The other day a friend and I were discussing the pros and cons of a particular lifestyle found in segments of certain societal groups. It’s more common, though not usually prevalent, in some church circles. My friend thinks that we might learn a lot from people who have chosen this lifestyle, because they seem to do some things very well. She thinks we ought to try to engage them in conversation whenever possible.
The problem is that people in these groups sometimes exude an air of judgmental-ism which makes approaching them, let alone engaging them, a difficult endeavor. This would be a good time to note that my friend is no wimp. She’s very smart and sincere and desires to do right by God and man. I think people in any group could learn a lot from her. Also, she has really friendly kids, and I tend to judge people based on the friendliness of their children.
Yes, I did say I judged people, and yes, I do see the hypocrisy. I really need to work on this. Maybe if I work through my judgmental attitude, work on taking the log out of my own eye, it will help me understand the “judgmental” attitude I think I see in others.
Here goes…When I’m around children (ages two or twenty, it matters not) who seem happy when I speak to them, or happy to take the initiative to speak to me themselves, I’m comforted. I am somehow assured that, whether through direct instruction or by indirect example, they’ve learned that other lives have value. They honor that value with a smile or a kind greeting or conversation. I believe other lives have value because they were created in the image of God, and therefore, no matter how people look or smell or wear their jeans, they deserve to be acknowledged – even by children. (Of course, I’m not talking about “talking to strangers” here.) Anyway, if even children understand this concept, albeit in very elementary ways, it’s a pretty safe bet that they learned it from their parents. I appreciate people like that. I see it as a good thing, and I humbly propose that my judgments on the topic of friendly children and my looking for this “good” in others, have merit. BUT (a very BIG BUT!) I must admit that the presence or absence of this quality in others might not really give me the whole picture of whether or not they value life. So…this self-evaluation has been a helpful process. I will, by the grace of God, change my attitude. Especially, now that you all know my weakness and can hold me accountable. And there’s the difference.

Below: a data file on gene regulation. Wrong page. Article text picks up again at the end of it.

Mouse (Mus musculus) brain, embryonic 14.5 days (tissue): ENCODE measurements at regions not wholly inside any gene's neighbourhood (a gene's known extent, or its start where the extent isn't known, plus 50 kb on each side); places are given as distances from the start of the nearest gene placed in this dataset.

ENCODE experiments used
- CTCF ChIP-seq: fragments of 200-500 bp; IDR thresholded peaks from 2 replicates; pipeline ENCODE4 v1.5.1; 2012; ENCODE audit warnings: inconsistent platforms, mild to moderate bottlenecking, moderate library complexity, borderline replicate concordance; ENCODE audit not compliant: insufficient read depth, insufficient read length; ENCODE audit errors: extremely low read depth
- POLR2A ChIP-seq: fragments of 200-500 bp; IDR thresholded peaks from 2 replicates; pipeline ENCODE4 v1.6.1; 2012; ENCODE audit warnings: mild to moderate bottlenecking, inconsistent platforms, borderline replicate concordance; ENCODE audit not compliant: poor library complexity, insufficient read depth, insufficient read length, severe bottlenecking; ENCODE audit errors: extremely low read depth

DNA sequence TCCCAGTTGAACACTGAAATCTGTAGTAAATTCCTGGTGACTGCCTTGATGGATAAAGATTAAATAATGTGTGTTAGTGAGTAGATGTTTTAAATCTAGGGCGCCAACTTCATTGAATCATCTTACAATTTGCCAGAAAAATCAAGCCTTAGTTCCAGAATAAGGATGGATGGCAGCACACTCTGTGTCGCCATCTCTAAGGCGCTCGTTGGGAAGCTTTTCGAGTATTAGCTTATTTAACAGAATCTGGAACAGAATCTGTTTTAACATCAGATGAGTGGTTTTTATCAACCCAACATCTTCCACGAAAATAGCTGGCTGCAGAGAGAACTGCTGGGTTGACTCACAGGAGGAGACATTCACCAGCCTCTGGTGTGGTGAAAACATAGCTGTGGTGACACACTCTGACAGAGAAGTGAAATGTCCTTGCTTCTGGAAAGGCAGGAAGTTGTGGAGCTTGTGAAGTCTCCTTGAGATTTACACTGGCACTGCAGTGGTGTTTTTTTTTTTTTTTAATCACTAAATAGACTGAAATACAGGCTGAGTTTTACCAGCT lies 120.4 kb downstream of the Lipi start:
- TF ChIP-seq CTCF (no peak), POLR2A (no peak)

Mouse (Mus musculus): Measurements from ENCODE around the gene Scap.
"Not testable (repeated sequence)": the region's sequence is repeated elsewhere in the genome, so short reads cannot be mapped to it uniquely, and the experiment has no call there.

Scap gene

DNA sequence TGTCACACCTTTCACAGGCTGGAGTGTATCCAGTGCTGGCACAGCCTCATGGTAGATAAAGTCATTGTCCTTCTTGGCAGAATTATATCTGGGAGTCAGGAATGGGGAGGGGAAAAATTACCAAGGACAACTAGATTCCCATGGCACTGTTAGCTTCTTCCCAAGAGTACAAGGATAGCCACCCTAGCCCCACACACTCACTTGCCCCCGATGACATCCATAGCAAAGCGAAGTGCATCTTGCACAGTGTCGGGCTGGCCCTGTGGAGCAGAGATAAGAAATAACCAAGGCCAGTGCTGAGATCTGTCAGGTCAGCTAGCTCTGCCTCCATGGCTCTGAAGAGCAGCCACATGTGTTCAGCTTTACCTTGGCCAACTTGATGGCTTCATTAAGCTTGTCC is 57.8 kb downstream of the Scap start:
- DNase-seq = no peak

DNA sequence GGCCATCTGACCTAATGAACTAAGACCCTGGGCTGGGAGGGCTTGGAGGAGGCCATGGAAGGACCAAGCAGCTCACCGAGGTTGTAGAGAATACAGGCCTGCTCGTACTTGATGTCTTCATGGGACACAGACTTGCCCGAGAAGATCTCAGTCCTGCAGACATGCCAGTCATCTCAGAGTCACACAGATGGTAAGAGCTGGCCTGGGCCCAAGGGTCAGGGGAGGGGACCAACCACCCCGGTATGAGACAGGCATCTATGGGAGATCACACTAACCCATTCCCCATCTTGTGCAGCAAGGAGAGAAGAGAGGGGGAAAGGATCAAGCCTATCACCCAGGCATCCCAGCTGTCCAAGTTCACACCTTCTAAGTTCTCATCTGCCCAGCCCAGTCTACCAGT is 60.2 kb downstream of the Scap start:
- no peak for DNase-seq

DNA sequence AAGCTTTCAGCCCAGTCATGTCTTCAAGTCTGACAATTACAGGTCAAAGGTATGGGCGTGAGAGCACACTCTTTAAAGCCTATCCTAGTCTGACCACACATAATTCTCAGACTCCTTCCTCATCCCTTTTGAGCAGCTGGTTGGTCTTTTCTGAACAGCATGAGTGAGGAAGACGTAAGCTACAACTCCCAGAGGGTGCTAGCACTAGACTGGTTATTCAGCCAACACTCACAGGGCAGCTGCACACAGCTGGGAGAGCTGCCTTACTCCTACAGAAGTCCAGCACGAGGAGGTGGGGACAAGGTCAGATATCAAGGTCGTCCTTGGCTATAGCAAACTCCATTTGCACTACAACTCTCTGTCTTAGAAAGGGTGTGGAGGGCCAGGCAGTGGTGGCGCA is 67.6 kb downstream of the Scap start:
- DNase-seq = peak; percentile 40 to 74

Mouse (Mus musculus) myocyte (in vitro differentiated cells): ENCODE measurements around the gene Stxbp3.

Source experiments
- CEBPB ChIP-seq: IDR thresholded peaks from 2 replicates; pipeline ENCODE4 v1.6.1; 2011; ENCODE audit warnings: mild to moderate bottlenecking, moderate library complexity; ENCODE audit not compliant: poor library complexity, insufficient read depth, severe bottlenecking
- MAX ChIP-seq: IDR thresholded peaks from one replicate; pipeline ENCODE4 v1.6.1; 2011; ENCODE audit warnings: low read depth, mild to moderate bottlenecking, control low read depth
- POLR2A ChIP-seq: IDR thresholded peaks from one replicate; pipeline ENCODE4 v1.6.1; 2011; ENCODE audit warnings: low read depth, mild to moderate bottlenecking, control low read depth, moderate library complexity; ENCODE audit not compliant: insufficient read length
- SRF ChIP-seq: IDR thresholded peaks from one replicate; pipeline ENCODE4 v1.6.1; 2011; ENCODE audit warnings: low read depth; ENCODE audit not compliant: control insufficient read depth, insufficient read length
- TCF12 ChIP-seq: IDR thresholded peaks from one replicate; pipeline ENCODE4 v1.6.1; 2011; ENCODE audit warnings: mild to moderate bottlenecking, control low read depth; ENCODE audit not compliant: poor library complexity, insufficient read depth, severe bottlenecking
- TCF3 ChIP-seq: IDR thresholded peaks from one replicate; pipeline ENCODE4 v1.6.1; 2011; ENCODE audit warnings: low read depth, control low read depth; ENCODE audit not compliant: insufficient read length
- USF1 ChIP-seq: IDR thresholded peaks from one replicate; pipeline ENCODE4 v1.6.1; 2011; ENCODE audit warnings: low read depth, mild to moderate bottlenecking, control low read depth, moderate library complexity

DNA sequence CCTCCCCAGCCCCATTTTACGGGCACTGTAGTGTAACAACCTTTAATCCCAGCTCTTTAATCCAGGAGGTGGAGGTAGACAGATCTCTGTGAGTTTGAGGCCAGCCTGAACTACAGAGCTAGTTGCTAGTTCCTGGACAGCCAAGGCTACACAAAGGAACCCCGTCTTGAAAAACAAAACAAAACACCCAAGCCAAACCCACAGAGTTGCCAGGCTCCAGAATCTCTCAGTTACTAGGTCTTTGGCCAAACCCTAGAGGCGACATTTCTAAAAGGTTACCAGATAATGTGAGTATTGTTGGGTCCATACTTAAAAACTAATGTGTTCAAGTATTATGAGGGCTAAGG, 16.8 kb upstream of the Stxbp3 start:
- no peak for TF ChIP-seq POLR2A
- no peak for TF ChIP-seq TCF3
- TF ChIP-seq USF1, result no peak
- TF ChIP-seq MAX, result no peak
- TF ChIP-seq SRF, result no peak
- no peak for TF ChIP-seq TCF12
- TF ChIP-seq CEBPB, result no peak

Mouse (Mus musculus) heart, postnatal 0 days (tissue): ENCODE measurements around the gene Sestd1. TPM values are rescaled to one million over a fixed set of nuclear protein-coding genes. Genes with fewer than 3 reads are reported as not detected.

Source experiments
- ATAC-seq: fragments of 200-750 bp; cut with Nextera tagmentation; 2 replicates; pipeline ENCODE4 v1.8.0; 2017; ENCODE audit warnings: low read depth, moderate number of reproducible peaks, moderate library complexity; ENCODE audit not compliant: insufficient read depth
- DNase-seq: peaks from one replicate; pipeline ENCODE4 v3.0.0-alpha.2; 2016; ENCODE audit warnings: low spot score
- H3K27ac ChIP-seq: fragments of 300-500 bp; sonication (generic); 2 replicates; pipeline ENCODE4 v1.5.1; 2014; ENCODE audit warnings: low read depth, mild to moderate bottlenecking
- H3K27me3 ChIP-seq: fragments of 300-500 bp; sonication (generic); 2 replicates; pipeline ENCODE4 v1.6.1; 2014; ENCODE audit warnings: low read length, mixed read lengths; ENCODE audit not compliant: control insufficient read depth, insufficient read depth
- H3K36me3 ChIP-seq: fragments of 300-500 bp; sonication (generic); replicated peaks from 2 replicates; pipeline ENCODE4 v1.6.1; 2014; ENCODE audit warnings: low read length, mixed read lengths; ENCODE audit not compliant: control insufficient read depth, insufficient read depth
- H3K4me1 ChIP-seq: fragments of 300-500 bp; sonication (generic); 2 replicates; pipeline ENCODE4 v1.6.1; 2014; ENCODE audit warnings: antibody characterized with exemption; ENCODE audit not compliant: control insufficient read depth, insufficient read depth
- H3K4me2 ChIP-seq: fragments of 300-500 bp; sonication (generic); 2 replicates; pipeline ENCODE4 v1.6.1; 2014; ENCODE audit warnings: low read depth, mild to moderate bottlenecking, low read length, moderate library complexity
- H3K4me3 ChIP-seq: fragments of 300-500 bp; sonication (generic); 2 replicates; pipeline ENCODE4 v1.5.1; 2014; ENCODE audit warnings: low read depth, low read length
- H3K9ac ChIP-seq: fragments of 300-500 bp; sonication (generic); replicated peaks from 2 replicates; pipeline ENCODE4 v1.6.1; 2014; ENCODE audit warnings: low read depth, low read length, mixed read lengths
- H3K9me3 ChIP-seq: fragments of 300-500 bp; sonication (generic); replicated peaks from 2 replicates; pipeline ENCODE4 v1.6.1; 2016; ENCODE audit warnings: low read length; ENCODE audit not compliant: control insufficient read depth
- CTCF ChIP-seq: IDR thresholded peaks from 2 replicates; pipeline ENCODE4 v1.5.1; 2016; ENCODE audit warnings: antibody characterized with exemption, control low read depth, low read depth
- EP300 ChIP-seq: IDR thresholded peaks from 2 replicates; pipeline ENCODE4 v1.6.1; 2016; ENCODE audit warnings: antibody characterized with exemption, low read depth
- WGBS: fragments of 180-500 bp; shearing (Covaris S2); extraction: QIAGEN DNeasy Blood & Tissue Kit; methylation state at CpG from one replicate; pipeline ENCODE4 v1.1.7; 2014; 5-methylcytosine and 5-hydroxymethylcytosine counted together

The difference in my judgmental-ism and that of the other group is that you might not have guessed my attitude if I hadn’t confessed it. There is also a difference between “being judgmental” and making honest judgments. I feel judged by the other group precisely because of their outward words and actions. Still, I need to give them the benefit of the doubt. Are they truly being judgmental or am I just sensitive to their honest judgments? After all, I’ve already admitted that at least some of their judgments probably have merit, too. At the very least I need to make some effort to find out. I hope I’m around when my friend decides to engage those people. Rather, I need to engage them myself.